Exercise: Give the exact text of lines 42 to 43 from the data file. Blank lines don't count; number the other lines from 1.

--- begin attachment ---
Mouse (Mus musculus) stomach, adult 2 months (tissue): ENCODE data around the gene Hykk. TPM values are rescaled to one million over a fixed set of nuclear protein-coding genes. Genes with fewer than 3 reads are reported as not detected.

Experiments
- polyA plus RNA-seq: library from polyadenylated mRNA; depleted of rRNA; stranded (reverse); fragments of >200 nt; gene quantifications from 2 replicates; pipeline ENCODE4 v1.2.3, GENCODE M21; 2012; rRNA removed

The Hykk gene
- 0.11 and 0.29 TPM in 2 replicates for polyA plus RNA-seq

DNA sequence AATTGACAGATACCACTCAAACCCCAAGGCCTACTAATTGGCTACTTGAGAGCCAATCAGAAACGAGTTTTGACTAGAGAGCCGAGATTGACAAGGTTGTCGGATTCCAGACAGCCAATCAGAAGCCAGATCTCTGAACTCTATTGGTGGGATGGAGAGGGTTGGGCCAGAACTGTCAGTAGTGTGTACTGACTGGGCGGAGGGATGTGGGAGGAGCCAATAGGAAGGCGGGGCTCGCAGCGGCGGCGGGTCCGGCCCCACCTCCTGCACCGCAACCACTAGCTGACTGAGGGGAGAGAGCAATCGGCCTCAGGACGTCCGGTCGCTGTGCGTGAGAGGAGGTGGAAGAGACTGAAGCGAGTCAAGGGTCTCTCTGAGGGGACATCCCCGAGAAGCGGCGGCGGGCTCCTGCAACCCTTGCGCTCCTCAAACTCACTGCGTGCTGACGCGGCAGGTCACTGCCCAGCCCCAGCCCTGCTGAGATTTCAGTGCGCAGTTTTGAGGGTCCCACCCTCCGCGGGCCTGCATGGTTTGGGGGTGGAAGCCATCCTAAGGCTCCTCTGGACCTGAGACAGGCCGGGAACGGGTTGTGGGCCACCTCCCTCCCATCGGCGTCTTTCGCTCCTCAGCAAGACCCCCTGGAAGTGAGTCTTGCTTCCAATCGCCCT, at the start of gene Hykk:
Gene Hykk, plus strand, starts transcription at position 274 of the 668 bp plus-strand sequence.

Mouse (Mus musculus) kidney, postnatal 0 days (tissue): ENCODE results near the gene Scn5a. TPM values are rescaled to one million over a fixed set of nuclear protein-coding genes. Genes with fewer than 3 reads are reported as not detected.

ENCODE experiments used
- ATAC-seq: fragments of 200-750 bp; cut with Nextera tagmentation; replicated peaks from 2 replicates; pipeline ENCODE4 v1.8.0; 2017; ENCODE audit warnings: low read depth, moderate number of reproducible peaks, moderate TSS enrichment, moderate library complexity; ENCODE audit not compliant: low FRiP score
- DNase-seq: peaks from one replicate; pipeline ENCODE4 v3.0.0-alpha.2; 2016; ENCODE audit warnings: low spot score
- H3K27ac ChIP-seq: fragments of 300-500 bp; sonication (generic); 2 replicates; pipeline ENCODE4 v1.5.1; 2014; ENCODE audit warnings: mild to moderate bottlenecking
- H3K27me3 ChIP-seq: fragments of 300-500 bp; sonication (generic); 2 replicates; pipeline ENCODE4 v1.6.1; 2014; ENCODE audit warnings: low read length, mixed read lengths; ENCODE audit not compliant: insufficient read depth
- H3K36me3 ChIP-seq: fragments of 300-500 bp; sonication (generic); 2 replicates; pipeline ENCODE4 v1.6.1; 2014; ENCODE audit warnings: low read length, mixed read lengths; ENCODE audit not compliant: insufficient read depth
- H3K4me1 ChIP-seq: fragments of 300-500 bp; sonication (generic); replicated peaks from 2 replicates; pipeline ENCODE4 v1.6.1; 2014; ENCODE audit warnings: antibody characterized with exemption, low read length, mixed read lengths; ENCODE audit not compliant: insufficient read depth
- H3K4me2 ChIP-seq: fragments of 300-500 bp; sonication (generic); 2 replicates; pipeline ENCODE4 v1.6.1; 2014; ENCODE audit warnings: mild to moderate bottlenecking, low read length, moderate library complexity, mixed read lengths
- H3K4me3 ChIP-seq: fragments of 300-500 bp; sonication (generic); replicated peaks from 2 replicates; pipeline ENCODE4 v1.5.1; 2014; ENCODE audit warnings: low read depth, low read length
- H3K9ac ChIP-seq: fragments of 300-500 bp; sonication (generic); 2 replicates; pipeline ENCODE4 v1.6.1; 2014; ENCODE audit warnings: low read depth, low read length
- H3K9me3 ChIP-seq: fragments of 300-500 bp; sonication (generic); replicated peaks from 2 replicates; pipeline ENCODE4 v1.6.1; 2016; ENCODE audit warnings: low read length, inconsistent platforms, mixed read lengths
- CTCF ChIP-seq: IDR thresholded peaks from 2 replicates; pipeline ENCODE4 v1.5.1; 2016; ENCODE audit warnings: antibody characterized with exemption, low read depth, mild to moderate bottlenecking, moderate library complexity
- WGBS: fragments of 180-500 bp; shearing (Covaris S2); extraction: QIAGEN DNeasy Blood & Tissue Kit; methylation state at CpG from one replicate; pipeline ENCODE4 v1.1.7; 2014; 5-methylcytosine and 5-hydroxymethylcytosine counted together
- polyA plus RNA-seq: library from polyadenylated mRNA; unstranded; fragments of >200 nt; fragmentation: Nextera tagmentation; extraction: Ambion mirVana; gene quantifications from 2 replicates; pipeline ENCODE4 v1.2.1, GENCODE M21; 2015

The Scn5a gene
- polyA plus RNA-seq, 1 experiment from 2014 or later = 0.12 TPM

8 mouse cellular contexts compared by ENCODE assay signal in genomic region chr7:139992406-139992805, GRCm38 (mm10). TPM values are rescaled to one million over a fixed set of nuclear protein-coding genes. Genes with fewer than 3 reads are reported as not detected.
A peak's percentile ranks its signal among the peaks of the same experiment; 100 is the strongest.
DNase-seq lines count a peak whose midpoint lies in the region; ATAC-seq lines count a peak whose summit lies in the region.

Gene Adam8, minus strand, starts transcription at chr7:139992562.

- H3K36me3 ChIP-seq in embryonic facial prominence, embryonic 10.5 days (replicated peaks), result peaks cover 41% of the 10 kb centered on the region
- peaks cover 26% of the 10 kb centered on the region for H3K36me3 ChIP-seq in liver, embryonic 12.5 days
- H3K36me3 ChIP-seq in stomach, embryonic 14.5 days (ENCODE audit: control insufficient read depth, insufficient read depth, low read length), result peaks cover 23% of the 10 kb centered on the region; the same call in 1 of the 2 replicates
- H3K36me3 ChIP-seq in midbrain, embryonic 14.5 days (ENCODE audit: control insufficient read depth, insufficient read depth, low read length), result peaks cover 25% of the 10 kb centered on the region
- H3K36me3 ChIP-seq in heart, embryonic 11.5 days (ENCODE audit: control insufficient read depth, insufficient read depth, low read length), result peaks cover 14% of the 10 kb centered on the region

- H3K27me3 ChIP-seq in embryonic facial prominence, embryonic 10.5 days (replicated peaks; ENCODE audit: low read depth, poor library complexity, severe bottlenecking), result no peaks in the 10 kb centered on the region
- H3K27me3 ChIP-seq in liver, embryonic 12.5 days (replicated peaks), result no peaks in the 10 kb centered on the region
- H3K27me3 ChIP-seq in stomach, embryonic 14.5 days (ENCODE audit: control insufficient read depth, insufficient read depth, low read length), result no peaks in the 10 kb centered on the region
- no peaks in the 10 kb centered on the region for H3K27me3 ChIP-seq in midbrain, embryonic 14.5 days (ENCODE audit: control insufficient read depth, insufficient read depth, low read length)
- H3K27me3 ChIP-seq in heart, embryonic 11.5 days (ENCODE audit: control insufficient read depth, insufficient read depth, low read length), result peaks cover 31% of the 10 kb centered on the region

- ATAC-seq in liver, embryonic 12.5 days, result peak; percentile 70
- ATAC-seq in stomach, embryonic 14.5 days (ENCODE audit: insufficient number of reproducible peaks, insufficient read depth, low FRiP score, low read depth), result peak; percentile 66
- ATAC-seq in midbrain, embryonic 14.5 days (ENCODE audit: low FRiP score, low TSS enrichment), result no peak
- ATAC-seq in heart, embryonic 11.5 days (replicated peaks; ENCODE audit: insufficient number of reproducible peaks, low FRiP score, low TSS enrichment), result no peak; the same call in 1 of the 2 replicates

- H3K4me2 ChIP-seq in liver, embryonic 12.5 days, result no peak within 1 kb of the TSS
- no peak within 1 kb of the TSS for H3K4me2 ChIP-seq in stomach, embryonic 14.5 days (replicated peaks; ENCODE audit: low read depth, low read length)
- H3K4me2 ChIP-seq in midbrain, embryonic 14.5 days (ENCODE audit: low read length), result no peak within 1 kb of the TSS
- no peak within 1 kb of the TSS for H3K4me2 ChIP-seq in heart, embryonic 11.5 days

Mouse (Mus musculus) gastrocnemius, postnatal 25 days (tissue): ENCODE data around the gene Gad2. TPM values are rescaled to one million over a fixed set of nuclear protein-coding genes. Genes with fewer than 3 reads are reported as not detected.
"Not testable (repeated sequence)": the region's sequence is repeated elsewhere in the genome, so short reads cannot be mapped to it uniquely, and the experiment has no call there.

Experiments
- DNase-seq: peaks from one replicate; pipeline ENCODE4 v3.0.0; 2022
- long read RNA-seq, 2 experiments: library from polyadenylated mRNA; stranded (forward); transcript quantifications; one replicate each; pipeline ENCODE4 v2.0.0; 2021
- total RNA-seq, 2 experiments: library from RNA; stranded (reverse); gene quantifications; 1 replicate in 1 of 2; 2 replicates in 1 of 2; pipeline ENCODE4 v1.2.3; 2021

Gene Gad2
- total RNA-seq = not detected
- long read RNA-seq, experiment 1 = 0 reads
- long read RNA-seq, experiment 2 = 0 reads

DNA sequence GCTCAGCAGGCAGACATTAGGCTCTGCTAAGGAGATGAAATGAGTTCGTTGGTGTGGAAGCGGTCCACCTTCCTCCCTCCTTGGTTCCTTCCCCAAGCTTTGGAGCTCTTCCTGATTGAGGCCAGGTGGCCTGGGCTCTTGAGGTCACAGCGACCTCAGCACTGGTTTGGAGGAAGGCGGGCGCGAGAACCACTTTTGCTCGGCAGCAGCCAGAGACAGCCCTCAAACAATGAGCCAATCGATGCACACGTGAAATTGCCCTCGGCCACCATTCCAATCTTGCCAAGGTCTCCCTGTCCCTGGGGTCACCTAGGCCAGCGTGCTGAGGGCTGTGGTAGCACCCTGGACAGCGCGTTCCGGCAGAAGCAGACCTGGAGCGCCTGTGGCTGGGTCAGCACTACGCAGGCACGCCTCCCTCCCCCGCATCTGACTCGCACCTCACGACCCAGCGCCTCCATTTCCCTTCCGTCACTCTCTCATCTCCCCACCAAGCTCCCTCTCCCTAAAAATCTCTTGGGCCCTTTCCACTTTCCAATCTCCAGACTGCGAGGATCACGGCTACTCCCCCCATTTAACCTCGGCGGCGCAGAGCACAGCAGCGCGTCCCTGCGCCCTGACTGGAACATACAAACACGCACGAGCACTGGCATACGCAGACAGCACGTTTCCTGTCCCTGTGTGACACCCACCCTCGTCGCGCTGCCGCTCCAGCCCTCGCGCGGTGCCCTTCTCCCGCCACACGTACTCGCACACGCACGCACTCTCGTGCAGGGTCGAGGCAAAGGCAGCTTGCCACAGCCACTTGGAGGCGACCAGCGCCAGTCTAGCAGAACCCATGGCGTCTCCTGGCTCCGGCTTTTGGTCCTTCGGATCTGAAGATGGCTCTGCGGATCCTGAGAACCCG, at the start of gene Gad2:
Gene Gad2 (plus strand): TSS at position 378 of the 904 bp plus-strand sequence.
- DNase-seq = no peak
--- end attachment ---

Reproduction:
- ATAC-seq in heart, embryonic 11.5 days (replicated peaks; ENCODE audit: insufficient number of reproducible peaks, low FRiP score, low TSS enrichment), result no peak; the same call in 1 of the 2 replicates

- H3K4me2 ChIP-seq in liver, embryonic 12.5 days, result no peak within 1 kb of the TSS